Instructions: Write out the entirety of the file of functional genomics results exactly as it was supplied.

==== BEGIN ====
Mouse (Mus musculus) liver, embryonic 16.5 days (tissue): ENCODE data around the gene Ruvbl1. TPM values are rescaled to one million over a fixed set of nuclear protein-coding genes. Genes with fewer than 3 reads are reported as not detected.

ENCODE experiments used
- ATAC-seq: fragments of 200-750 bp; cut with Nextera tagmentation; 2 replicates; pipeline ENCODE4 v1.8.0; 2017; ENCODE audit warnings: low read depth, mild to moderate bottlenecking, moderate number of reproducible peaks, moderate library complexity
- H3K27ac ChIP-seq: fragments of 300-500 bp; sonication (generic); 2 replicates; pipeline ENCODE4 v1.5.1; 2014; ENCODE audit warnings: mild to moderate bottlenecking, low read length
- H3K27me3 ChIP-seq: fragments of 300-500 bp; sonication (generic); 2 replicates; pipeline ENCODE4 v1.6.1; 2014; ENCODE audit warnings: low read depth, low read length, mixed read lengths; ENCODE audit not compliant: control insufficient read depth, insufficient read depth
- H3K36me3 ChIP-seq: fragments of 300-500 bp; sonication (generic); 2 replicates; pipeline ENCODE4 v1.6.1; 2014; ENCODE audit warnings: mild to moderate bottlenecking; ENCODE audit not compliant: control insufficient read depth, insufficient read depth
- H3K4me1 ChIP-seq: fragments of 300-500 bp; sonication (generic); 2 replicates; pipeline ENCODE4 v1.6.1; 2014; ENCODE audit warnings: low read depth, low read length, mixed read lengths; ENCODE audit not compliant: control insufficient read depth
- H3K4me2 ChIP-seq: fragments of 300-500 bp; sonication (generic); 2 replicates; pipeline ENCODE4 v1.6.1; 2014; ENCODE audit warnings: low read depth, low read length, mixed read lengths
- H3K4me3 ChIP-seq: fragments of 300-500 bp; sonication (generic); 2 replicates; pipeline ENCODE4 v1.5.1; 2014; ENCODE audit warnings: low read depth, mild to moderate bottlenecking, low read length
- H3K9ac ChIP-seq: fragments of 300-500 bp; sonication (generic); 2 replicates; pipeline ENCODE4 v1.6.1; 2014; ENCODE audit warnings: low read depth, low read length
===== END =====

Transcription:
Mouse (Mus musculus) liver, embryonic 16.5 days (tissue): ENCODE data around the gene Ruvbl1. TPM values are rescaled to one million over a fixed set of nuclear protein-coding genes. Genes with fewer than 3 reads are reported as not detected.

ENCODE experiments used
- ATAC-seq: fragments of 200-750 bp; cut with Nextera tagmentation; 2 replicates; pipeline ENCODE4 v1.8.0; 2017; ENCODE audit warnings: low read depth, mild to moderate bottlenecking, moderate number of reproducible peaks, moderate library complexity
- H3K27ac ChIP-seq: fragments of 300-500 bp; sonication (generic); 2 replicates; pipeline ENCODE4 v1.5.1; 2014; ENCODE audit warnings: mild to moderate bottlenecking, low read length
- H3K27me3 ChIP-seq: fragments of 300-500 bp; sonication (generic); 2 replicates; pipeline ENCODE4 v1.6.1; 2014; ENCODE audit warnings: low read depth, low read length, mixed read lengths; ENCODE audit not compliant: control insufficient read depth, insufficient read depth
- H3K36me3 ChIP-seq: fragments of 300-500 bp; sonication (generic); 2 replicates; pipeline ENCODE4 v1.6.1; 2014; ENCODE audit warnings: mild to moderate bottlenecking; ENCODE audit not compliant: control insufficient read depth, insufficient read depth
- H3K4me1 ChIP-seq: fragments of 300-500 bp; sonication (generic); 2 replicates; pipeline ENCODE4 v1.6.1; 2014; ENCODE audit warnings: low read depth, low read length, mixed read lengths; ENCODE audit not compliant: control insufficient read depth
- H3K4me2 ChIP-seq: fragments of 300-500 bp; sonication (generic); 2 replicates; pipeline ENCODE4 v1.6.1; 2014; ENCODE audit warnings: low read depth, low read length, mixed read lengths
- H3K4me3 ChIP-seq: fragments of 300-500 bp; sonication (generic); 2 replicates; pipeline ENCODE4 v1.5.1; 2014; ENCODE audit warnings: low read depth, mild to moderate bottlenecking, low read length
- H3K9ac ChIP-seq: fragments of 300-500 bp; sonication (generic); 2 replicates; pipeline ENCODE4 v1.6.1; 2014; ENCODE audit warnings: low read depth, low read length